We learnt things about the human characters through the ghosts that they wouldn't confess themselves. As for the secrets that the ghosts were keeping: "Everything comes up in the end."

At the death of her ex-husband and father of her two children, Caroline and the kids return to their former family home to clean up the estate and read the will. They however are not the only ones stuck in this house with unresolved issues. The cast of characters includes several ghosts, community members past and present, and a runaway girl, who all, along with the house, play a part in bringing closure to both the living and the dead.
Will appeal to adults and older teens who enjoy supernatural but realistic family conflicts.


Add a Quote
Aug 21, 2015

P. 140.
Sandra said: “Memory is as thick as mud. It rises up, it overwhelms. It sucks you down and freezes you where you stand.”

Aug 21, 2015

p. 299
Alicia said: I didn’t mean for her to die. Believe this if you believe anything.
Ed was on his way home from the war.
I couldn’t’ return to my family. I had no close friends besides Thomas. But she held on. Little Penelope, my poor little Penelope, who didn’t know how to do anything but live.
She came at last, Queen Penelope, riding a carpet of blood: blue and cold, like someone left too long in the ice.”

Aug 21, 2015

p. 289
Sandra told Alice; “You need to let go, Alice. That’s the whole trick. Let go of everything.”

Aug 21, 2015

p. 281 Alice says “They are digging. Under the willow tree.”
Everything comes up in the end.

Aug 21, 2015

Sandra said: “Don’t think I feel sorry for myself. The way I figure it, life’s the sum total of all our small mistakes, little tragedies, bad choices. Addition on top of addition. They pile up and pile up until the cost of keeping up appearances is too high and the weight is just too much.
Then: collapse.”

Aug 21, 2015

p. 119
Alice said:
“Maggie was a stranger to me in her adult life, a stiff-backed, short-haired woman with tastes and habits I hardly recognized. … Amazing, isn’t it? That hearts that once beat in sync could be so perfectly and forever separated. That’s the whole process of life, I think: a long, slow process of separation.”

Aug 21, 2015

p. 107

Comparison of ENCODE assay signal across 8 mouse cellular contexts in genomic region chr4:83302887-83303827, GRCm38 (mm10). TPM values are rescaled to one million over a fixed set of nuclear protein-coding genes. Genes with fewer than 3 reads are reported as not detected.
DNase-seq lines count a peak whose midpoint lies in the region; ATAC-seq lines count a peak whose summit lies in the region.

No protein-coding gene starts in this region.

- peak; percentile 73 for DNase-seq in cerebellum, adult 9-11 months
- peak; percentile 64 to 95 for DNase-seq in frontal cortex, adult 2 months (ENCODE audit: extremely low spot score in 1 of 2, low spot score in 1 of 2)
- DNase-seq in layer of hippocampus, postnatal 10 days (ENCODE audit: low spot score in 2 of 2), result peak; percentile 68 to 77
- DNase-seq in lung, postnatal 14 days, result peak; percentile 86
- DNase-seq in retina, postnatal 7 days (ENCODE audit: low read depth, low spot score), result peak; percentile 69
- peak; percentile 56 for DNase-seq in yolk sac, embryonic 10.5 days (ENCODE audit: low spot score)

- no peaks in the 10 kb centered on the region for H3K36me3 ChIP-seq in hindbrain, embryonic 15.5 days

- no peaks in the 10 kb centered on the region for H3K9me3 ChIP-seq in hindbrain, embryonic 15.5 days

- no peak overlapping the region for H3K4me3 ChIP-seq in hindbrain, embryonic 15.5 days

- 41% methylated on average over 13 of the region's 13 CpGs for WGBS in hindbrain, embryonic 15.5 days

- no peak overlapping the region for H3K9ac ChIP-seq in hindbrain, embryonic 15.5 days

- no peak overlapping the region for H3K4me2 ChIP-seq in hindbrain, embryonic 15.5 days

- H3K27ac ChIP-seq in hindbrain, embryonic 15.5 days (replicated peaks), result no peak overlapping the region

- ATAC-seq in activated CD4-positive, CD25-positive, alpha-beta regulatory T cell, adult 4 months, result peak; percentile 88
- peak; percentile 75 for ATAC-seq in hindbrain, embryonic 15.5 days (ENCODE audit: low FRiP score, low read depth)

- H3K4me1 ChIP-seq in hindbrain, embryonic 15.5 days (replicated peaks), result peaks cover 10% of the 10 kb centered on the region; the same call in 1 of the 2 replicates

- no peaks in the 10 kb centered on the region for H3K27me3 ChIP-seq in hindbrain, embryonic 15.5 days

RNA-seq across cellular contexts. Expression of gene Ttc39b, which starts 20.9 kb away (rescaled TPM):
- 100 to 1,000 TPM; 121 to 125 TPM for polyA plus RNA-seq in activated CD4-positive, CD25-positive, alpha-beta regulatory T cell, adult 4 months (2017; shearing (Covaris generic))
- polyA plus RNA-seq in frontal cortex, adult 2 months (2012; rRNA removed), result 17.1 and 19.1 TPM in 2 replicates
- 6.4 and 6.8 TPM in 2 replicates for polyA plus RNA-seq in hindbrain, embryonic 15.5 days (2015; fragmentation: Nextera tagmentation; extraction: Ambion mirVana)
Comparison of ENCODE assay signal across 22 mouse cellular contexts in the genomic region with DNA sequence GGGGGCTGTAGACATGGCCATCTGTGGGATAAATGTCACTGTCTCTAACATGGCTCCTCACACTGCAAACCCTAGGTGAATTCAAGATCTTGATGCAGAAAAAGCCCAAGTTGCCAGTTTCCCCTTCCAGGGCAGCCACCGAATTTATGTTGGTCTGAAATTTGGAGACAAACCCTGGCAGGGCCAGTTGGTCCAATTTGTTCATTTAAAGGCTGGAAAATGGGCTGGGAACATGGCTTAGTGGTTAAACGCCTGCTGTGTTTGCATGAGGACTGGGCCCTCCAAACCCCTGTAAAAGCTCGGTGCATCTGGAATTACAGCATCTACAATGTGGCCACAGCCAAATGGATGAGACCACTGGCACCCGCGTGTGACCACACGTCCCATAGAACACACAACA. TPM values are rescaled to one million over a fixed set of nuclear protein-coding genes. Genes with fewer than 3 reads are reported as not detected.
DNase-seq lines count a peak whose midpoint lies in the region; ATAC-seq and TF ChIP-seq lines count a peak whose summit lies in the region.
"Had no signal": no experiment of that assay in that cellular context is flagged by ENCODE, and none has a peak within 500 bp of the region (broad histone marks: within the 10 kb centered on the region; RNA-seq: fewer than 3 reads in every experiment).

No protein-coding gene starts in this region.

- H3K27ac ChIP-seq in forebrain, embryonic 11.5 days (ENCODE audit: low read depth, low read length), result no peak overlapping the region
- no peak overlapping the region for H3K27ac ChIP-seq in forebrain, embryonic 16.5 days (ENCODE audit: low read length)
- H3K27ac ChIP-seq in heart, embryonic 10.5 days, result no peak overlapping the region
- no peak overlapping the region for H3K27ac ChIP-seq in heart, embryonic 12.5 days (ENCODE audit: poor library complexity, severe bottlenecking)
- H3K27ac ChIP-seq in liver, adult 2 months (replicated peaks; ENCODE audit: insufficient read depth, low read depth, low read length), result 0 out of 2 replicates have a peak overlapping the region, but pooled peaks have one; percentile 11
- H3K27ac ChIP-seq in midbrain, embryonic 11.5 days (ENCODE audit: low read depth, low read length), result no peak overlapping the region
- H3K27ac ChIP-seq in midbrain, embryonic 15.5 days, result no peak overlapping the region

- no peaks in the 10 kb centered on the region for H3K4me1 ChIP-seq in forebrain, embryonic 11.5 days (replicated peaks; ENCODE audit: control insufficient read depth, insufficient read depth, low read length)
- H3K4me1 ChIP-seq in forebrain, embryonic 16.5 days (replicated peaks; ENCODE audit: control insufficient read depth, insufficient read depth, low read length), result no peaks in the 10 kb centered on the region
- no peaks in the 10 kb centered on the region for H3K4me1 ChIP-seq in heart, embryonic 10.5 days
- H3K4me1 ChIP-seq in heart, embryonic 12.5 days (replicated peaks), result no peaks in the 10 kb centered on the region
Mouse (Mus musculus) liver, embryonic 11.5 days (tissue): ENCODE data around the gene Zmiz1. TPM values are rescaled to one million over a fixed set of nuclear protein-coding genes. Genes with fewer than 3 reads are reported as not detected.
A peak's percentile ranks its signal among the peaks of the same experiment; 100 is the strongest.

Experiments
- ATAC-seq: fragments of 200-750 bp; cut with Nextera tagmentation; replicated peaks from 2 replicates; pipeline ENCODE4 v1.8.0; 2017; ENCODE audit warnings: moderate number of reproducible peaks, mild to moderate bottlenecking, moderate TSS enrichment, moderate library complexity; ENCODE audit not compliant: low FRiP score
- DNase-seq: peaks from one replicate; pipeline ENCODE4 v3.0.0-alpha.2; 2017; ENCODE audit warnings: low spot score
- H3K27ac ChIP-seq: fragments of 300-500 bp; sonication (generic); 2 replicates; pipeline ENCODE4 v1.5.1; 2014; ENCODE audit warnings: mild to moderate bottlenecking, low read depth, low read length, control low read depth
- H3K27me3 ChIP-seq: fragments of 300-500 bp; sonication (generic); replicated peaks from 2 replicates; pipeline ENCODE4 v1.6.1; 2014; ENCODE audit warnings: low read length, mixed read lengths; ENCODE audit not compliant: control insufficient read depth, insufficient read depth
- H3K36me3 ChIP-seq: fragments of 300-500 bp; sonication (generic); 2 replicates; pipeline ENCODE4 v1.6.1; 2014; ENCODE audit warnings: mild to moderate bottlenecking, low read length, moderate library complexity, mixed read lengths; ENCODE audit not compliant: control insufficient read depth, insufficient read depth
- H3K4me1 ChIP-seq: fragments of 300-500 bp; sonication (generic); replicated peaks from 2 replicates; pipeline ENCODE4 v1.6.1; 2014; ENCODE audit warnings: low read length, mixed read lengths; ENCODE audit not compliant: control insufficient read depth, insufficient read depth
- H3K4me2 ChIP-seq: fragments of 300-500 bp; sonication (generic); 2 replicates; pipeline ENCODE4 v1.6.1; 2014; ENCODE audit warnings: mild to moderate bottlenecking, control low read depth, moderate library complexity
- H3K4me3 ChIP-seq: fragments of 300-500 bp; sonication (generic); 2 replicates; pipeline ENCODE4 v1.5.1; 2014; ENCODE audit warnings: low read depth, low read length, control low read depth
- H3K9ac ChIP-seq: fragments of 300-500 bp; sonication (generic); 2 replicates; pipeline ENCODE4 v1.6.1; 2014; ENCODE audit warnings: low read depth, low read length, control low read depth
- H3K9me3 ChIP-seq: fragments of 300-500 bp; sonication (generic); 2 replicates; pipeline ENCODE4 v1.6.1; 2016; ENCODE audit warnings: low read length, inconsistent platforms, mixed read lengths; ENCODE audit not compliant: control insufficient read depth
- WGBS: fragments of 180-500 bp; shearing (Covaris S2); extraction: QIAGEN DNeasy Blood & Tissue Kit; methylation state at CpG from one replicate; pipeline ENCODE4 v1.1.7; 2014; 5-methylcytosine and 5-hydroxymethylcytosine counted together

Alice said:
“ … I remember my mother’s hands wrapped thickly around my neck, and the light of the bathroom, bright as a halo.”

Aug 21, 2015

p. 92
Cissy said: “You can’t leave it behind, it doesn’t work like that. It is like spiders.”

Aug 19, 2015

p. 77
I suppose, in some sense, wills are like maps: they are the imprint we leave, the places our affections have been entrenched; the work we have done; the money we have burrowed away; the furrows and the paths that lead back to spaces we have gone, and maked, and loved.”

Aug 14, 2015

p. 73
“She had never seen snow before, except in TV … It had looked to her like the stars were flaking out of the sky. It had looked like thousands of fireflies in the moonlight.”


Add a Summary
Aug 30, 2015

I was pleasantly surprised with this book. I didn’t know what to expect at the beginning. It was not a scary ghost story, and not only had one mystery. The living and death characters had secrets. I had the feeling that they were trapped. The ghosts stuck in an abusive relationship, Caroline trapped with the addiction, Mina abused as a child and Trenton surrounded by a dysfunctional family and with suicidal thoughts. I was looking forward to pick the book up at lunch time and before bed time.
I liked the author style; she gave us short sentences with deeper meaning. (P.281 Alice says:”They are digging. Under the willow tree. Everything comes to an end.”)
(p.289) Sandra told Alice: “You need to let go, Alice. That’s the whole trick. Let go of everything.”
I was also intrigued with Alice. She seemed a very strong woman.
I don’t know if these lines on page 107 answered the question about how Alice died.
Alice was speaking“… I remember my mother’s hands wrapped thickly around my neck, and the light of the bathroom, bright as a halo.”
Did Alice’s mother kill her?
I like the ending of the book. Alice saying: “thank you” to Trenton and the big fire of the house.